Dear Aspiring Artist…
This week we interviewed Liana Allday for a little more insight on her journey as an “artist.”
Liana Allday is the editorial director at Creativebug, where she develops classes with the best artists and makers on the planet. She is an avid sewer, knitter, watercolor painter, and writer, and she doesn’t shy away from anything that involves numbered steps. She is a big fan of zigzag stitch, polka dots, and cowboy boots and loves being surrounded by creativity. She feels grateful to have chosen a career where she feels inspired every single day.
1) When did you first call yourself an “artists” and why?
I first noticed that I was calling myself an artist when I updated my Instagram profile and referred to myself as “watercolor painter, dog appreciator, editorial director at Creativebug” in that order. I thought, hmmm, I guess I’m starting to take my painting more seriously?
2) In your experience, what is one of the most challenging parts of being an artist?
Finding time to practice consistently and experiment outside of my comfort zone. I have a lot of go-to motifs and techniques which provide consistent results, but sometimes it’s hard to push beyond those safe places to see what else I’m capable of creating.
3) How did you find your style?
I spent about a year making pretty terrible art and not caring at all about how it turned out. I enjoyed practicing and sharing what I made on social media and engaging with other artists — the “quality” of the artwork was secondary to those priorities. One day, my husband gave me a new set of high-quality watercolor paints and brushes and it totally changed the way I approached the page. The colors were deeper, the linework more interesting, the work was messier (but in a good way). Switching to higher-quality materials after spending a year practicing with cheaper materials was a major turning point.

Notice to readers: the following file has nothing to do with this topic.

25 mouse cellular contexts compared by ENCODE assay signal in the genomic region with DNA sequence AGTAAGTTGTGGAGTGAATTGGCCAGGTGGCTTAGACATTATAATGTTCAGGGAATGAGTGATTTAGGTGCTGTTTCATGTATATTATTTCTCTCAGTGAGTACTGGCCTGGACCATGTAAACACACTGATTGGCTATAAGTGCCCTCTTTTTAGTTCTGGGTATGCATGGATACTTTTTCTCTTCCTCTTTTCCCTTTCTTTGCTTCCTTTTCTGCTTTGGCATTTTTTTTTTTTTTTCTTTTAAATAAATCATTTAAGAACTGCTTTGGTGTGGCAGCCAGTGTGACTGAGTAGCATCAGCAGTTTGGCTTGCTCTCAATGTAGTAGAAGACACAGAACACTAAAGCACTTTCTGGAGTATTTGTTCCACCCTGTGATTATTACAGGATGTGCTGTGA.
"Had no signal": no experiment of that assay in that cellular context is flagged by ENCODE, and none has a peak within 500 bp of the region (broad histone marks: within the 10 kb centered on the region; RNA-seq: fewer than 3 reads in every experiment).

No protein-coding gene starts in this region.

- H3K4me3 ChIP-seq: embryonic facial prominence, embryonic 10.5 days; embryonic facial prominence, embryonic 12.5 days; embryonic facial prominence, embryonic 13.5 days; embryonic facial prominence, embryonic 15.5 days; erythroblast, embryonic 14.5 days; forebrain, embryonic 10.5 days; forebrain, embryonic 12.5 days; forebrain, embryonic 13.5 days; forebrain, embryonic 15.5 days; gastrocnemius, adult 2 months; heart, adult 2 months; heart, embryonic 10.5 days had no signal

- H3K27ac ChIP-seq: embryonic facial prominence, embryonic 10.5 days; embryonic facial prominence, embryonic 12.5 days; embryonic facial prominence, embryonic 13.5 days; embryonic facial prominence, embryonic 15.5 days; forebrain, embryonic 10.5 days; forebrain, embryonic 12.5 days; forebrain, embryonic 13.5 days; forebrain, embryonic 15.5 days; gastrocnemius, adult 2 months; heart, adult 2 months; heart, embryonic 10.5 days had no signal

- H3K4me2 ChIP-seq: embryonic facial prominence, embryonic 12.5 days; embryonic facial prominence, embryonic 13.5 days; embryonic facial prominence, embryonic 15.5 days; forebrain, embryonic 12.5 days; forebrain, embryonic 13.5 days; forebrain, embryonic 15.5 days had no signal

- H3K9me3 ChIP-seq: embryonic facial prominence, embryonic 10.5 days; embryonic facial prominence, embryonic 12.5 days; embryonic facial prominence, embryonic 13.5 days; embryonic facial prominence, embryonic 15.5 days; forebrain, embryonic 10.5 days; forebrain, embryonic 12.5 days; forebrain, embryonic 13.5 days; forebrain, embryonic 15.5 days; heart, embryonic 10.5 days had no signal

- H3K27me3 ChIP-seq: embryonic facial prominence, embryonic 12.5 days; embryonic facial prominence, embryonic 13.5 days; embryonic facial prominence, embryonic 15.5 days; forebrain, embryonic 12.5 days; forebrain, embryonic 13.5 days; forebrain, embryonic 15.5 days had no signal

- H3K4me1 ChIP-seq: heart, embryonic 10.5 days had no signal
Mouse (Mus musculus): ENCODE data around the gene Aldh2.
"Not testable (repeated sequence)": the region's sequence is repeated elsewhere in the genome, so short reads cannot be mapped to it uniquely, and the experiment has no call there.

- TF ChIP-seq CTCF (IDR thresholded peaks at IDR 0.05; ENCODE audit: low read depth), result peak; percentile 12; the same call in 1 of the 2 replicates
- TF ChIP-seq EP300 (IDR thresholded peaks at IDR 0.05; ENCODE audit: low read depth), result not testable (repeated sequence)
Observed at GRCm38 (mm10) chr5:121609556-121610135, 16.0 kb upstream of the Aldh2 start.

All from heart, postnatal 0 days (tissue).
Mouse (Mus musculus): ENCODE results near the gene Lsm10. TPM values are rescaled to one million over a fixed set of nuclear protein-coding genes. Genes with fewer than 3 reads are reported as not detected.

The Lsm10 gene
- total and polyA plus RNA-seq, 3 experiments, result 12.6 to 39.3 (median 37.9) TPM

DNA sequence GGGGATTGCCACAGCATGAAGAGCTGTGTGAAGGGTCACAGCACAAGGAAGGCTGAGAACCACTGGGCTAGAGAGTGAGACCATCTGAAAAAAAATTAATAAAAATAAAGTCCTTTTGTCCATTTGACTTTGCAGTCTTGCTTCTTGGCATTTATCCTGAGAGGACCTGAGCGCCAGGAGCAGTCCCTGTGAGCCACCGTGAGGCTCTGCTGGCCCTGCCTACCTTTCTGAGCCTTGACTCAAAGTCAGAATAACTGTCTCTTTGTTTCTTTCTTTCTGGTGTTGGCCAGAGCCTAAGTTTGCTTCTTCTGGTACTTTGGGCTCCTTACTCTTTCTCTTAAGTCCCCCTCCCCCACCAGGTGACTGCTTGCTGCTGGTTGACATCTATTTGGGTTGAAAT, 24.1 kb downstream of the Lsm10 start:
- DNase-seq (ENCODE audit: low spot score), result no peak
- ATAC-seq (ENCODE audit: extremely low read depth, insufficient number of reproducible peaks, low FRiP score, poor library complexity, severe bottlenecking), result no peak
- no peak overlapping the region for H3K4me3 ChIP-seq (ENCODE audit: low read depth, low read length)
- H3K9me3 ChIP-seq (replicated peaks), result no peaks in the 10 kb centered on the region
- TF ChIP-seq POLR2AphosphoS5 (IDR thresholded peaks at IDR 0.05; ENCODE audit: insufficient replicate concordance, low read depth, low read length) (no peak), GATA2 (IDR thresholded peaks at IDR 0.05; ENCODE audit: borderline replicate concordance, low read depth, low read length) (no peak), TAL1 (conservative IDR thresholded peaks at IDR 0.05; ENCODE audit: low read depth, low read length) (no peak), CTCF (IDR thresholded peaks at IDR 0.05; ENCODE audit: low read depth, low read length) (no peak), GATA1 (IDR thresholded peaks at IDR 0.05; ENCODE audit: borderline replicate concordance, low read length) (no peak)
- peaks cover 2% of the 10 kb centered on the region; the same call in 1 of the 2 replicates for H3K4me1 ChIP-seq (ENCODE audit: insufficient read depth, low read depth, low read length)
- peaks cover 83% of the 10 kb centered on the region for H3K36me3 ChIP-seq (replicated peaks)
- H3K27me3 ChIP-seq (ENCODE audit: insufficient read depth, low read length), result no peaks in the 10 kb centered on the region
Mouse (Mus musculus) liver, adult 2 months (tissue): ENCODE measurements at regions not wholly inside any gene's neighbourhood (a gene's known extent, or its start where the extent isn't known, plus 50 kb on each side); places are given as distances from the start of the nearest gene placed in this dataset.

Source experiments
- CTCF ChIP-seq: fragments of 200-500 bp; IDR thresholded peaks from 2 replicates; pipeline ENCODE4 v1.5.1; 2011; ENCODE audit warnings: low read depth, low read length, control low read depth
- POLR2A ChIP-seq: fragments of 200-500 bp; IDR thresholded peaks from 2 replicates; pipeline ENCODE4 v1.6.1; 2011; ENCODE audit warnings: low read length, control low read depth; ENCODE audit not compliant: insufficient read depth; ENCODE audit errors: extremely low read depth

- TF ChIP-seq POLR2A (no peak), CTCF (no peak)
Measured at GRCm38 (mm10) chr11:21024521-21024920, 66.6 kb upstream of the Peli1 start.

4) What do you wish someone had told you about becoming an artist?
To be extra kind to yourself, especially when you don’t get very many “likes” on your Instagram photos. At the end of the day, it doesn’t matter at all if the painting turned out well or if anyone liked it at all. The beauty of making art is that you sat down to make something, and you probably felt pretty great while you were making it.
5) What else would like to share about your journey that you think is important for aspiring artists?
My desire to make all kinds of art comes and goes. I think we have to be patient with ourselves and really tune into what we want to be making and why we want to be making it. Sometimes my desire to create is very practical, and other times it is very meditative. Some days I don’t want to make anything at all, and that’s okay, too. But at a certain point, you have to be proactive and push yourself to begin somewhere or else you might wander into complacent territory.
Are you ready to take your art to the next level? Discover our professional series with a 15-Day Guide to Professional Practices with Lisa Solomon.
PLUS Stay tuned for Treasure Hunt Your Artistic Style: A 10-Day Guide with Lilla Rogers